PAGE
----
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Foto Fair Post your photos for friendly, non-critical feedback. This is the place to show pictures if you aren't yet ready for full-blooded critique, or simply want to share an interesting picture with other e-group visitors.

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  #1066  
Old 3rd July 2016
MarkG MarkG is offline
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Re: Communal Dragonfly, Butterfly and Insect photo thread

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Originally Posted by art frames View Post
Takes me back to my schooldays.rearing hundreds of caterpillars in netting cages with huge demand for nettles everyday to keep them going.... And then the mass hatching of the adults, usually on one hot summer day. Peacock butterflies everywhere. ..wonderful. Can remember it all so vividly. Thank you.


Glad you like it. I was out for a walk on the downs with em5ii, tripod and the macro lens and a cable shutter release for first proper try out of this set up . Took some photos of orchids and when I got to these nettles I found the tripod attachment plate had fallen off the camera and luckily retraced my steps and found it half way between the orchids and the nettles. Then when using the shutter release I somehow had it on continuous and ended up with about 80 shots by mistake. Next step is to try the focus bracketing, it would be nice to have seen more of the caterpillars in focus.


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  #1067  
Old 4th July 2016
Harold Gough Harold Gough is offline
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Re: Communal Dragonfly, Butterfly and Insect photo thread

Camera-Shy Photo-Bomber.

Amblyteles armortus is a large, slender, deep yellow and black ichneumonid wasp, frequently seen in the UK at this time of the year. It flies quite rapidly, at about knee height, and rarely settles on vegetation and when it does it is only for a few seconds. It is rare for it to settle high on foliage, where a photo is easy, usually climbing downwards to where its caterpillar hosts may be found. Any approach tends to put it to flight.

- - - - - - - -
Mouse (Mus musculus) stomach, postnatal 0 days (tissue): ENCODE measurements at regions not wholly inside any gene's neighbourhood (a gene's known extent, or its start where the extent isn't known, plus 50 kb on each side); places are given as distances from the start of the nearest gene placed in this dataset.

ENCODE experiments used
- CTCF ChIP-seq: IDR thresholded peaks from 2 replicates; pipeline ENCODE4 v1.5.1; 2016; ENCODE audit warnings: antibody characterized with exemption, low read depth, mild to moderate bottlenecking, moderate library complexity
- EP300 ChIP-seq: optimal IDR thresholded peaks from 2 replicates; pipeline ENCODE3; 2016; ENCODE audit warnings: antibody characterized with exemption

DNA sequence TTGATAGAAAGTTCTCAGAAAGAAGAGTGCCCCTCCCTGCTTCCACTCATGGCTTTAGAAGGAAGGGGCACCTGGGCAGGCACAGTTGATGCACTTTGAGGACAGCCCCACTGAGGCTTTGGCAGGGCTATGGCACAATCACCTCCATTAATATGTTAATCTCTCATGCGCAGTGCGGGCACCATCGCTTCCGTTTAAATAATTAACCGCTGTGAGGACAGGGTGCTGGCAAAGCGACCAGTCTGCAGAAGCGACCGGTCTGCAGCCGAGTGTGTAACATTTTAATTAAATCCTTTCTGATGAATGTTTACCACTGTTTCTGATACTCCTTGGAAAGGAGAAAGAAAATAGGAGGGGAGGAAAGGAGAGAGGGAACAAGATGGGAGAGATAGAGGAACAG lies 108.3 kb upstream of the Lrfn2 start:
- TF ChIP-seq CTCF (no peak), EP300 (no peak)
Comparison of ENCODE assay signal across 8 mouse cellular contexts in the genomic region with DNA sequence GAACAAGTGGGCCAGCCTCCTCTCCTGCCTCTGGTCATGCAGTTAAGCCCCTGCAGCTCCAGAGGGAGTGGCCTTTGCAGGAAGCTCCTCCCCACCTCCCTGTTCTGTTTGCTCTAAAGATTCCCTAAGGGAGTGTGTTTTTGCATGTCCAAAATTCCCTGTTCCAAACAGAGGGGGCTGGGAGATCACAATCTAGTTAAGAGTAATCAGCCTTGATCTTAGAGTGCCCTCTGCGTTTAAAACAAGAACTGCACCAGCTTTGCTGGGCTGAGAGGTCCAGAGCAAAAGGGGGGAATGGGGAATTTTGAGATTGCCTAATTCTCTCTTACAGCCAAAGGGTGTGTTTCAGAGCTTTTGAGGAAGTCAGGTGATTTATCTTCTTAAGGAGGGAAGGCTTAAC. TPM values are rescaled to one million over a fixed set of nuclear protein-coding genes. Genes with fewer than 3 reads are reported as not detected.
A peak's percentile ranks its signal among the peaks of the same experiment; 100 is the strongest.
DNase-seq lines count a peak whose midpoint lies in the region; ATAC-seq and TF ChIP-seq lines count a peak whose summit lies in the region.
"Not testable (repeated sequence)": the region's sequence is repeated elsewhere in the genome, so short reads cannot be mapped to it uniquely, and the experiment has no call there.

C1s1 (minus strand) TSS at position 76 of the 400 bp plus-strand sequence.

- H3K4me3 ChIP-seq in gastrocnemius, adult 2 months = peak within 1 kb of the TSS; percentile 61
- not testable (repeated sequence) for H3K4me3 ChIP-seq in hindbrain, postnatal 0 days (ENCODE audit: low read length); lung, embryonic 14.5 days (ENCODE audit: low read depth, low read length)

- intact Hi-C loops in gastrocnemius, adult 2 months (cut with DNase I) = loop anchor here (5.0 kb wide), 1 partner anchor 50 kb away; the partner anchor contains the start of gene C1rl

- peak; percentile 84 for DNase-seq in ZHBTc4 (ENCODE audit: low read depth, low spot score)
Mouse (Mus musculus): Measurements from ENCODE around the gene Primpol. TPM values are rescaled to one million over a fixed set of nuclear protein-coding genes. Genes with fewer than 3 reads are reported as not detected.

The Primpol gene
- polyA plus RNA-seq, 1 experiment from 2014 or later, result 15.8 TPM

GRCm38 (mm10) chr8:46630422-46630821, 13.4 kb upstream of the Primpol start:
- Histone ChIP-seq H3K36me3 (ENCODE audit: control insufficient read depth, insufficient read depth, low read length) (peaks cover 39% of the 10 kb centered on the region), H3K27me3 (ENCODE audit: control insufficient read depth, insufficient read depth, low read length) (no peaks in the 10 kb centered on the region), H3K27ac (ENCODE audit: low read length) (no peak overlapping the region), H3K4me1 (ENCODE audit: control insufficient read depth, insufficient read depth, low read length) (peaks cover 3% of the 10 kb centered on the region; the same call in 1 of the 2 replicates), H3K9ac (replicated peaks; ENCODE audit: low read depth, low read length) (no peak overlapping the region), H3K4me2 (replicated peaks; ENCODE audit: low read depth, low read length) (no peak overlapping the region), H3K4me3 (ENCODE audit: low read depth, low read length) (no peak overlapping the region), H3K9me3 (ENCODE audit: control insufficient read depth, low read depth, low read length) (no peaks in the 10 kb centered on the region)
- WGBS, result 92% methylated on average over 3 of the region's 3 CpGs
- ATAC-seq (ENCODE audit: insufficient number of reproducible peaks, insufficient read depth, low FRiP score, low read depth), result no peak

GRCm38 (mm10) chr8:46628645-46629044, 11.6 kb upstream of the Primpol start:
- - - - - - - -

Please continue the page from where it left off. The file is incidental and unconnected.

The females lack any external ovipositor and the sexes are similarly patterned. The female is "more oval" than the male. The wasp, excluding antennae, is about 10mm long.

Recently, I have been photographing insects on green leaves under overcast skies. This was the first day that insects were visiting a white umbellifer in bright sunlight. I had just started to photograph insects, such as hoverflies, visiting it and was struggling to frame and focus the very bright, contrast viewfinder images. Suddenly, the frame was full of large, slender, yellow and black wasp. I struggled to focus, and maybe to focus back a little for a larger frame. I got one shot them it was gone. Had it stayed, I would have moved around to the right, to make better use of the DOF at f16.

EM-1 (manual mode), Kiron 105, f16, twin flash, hand-held.

Harold

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  #1068  
Old 5th July 2016
Harold Gough Harold Gough is offline
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Re: Communal Dragonfly, Butterfly and Insect photo thread

(Horse) Fly on the Wall

My wife called me out into the garden to see a large fly. It was sitting on the, sunlit, vertical, brick wall of the house and seemed to be in a convenient position for photography, adjacent to a pub-type bench table. As it turned out, neither sitting or kneeling on the seat got me quite close enough. Supporting my weight on my shins got the job done but is near the bottom of the list for comfort!

The wings were not mottled, so it was not one of the Cleg species we regularly encounter, neither did it have the bright green eyes of the Deerfly. It did have a single coloured stripe across each eye, a first for me. It was a Banded-eye Brown Horsefly Tabanus bromius.

The last image lacks some DOF but shows what the species looks like.

EM-1, Kiron 105mm, f16, twin TTL RC flash, hand-held.

Harold







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  #1069  
Old 5th July 2016
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Re: Communal Dragonfly, Butterfly and Insect photo thread